Young employees will suck up your commands without question. Us old folks tend to actually think. Wow what a concept. So there was the matter of changing cages. If you have experience with small animals you know there are cedar shavings and various kinds of paper litter for the bottom of a cage. Maybe twice in the same week I was told I "used the wrong litter and the cage had to be changed".
It turns out big corporate had guidelines on exactly the type and color of litter in each cage. It doesn't matter they all basically do the same thing. Okay gray crumble for hamsters, small crumble for other rodents, green litter for birds only and the ferrets get one kind in cage and another in their litter box. Unless the store runs out. Then you take litter off the shelves. When that runs out you cannot substitute another type. Maybe someone has to make a run to a sister store for the right bag.
The event that made me realize what kind of store I was in. They kept sick animals in the back room. They were supposed to be checked regularly. Don't forget people being afraid of certain animals. The guinea pigs did well. The rats, mice and snakes were lucky to get water. This back room was a death sentence. There was one rat that I knew was suffering. Swollen feet, labored breathing, after a week the manager got the vet. She left antibiotic and instructions to hand feed him.
When I was off they left food and water...not noticing he couldn't get to either. Finally the manager said I could take him home. The first day he ate from my hands everything he could. He must have been starving. By the second day I took him to my vet who was shocked he had been allowed to grow so ill. She put him to sleep on my dime. They eventually fired me for not answering the phone in the set script. At will and you don't even get a second chance...bastards.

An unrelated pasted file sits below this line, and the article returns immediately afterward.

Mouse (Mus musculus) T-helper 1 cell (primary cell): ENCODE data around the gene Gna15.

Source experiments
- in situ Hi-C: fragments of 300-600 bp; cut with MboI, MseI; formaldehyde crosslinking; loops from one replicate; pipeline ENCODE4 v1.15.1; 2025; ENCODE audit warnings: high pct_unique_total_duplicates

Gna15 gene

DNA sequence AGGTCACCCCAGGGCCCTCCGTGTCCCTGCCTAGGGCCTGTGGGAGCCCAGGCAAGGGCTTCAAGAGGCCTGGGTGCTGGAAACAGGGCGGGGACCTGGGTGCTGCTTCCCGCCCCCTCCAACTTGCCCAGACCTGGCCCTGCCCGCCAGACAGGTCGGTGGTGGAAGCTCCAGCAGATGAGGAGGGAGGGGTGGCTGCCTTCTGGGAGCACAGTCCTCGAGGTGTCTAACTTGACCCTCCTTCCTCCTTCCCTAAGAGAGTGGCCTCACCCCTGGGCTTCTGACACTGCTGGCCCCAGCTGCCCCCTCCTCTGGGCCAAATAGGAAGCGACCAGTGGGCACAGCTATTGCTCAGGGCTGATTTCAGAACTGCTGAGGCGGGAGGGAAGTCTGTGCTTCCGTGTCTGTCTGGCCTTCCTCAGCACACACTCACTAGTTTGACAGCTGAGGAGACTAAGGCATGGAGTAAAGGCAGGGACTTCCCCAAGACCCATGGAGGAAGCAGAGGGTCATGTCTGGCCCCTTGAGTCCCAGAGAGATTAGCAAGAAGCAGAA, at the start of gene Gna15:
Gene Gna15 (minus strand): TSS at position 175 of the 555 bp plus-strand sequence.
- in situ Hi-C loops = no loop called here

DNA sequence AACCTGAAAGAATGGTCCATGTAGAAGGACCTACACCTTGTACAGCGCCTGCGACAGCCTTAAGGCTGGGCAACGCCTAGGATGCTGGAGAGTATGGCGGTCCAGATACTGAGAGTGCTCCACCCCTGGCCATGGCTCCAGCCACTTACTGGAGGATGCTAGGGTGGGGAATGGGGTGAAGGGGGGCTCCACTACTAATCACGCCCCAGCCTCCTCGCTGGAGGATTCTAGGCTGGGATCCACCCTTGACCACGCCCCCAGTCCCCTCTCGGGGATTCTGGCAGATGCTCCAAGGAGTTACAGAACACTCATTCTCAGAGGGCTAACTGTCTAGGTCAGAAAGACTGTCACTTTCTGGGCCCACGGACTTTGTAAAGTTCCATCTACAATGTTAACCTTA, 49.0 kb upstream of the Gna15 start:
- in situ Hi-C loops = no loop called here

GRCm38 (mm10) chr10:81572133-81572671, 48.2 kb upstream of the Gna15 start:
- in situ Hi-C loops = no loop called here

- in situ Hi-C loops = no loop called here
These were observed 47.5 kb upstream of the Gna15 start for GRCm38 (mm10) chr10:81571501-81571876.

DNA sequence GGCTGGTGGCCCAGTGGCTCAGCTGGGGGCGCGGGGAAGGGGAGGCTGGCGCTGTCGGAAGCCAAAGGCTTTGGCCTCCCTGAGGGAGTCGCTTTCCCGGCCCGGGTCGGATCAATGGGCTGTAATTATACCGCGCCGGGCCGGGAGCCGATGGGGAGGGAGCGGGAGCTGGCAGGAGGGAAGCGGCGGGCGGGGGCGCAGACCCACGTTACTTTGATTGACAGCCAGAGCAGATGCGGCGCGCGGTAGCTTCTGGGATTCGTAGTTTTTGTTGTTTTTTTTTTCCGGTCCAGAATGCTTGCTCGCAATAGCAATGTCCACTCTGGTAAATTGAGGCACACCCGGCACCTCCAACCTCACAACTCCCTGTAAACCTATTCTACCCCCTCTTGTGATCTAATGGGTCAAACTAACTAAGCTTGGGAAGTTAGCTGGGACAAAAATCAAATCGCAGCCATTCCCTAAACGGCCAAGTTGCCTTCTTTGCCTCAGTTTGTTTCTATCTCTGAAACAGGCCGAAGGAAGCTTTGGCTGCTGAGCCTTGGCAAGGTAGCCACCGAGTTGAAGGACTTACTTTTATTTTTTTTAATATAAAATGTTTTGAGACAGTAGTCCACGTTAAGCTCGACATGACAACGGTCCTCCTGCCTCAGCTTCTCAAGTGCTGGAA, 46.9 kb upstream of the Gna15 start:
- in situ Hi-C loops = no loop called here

From Assistant Diva:
So, I wasn't sure if they existed or not, but it turns out that by reading Freeman's books, I was able to prepare mentally for it at my new job: My very own Shoposaurus.
Now, I don't work at a commissions based job. I am actually a customer service rep for a dry cleaner that specializes in silks (though we do other things too). I am unsure of how this happened, but I was trained in everything from checking it in, to the actual dry cleaning, to the pressing, to the bagging, to returning the clothing to the customer and accepting payment. Somehow, my Shoposaurus (who I will henceforth call Beaker, because this is who he tends to remind me of with how high strung he can be) found out that I am trained this way.
When he comes in, he brings a good amount of laundry to be taken care of -- like, two week's worth. He now calls ahead to talk to me and make sure that I am there, as he is quite busy and waiting in line is not an option half of the time. He then asks to make sure I get his starch right and to press his clothes (our presser, "June," tends to "leave creases in (his) cuffs" and he hates that), then can I make sure to not leave cardboard backing in his folded shirts? Oh, and the pants need bagged backwards.
He will then call at the end of the week and ask if I am there and if I can have his stuff pulled from the line and waiting for him. He will then tell me if he is in his BMW or his Volkwagen and with a glance I can tell Beaker is here.
Now, he is incredibly high maintenance and he always leaves me exhausted during his weeks, but he always tips me generously and today even brought me a coffee from the local Starbucks because he remembered me mentioning this week I have a huge math test I need to study for.
I rather like having my own Shoposaurus. It's a lot of work to keep him happy, but he always makes sure I'm taken care of for taking the extra mile to pretty much follow his clothes through the line and accept his called in orders.
May your favorites bring gifts!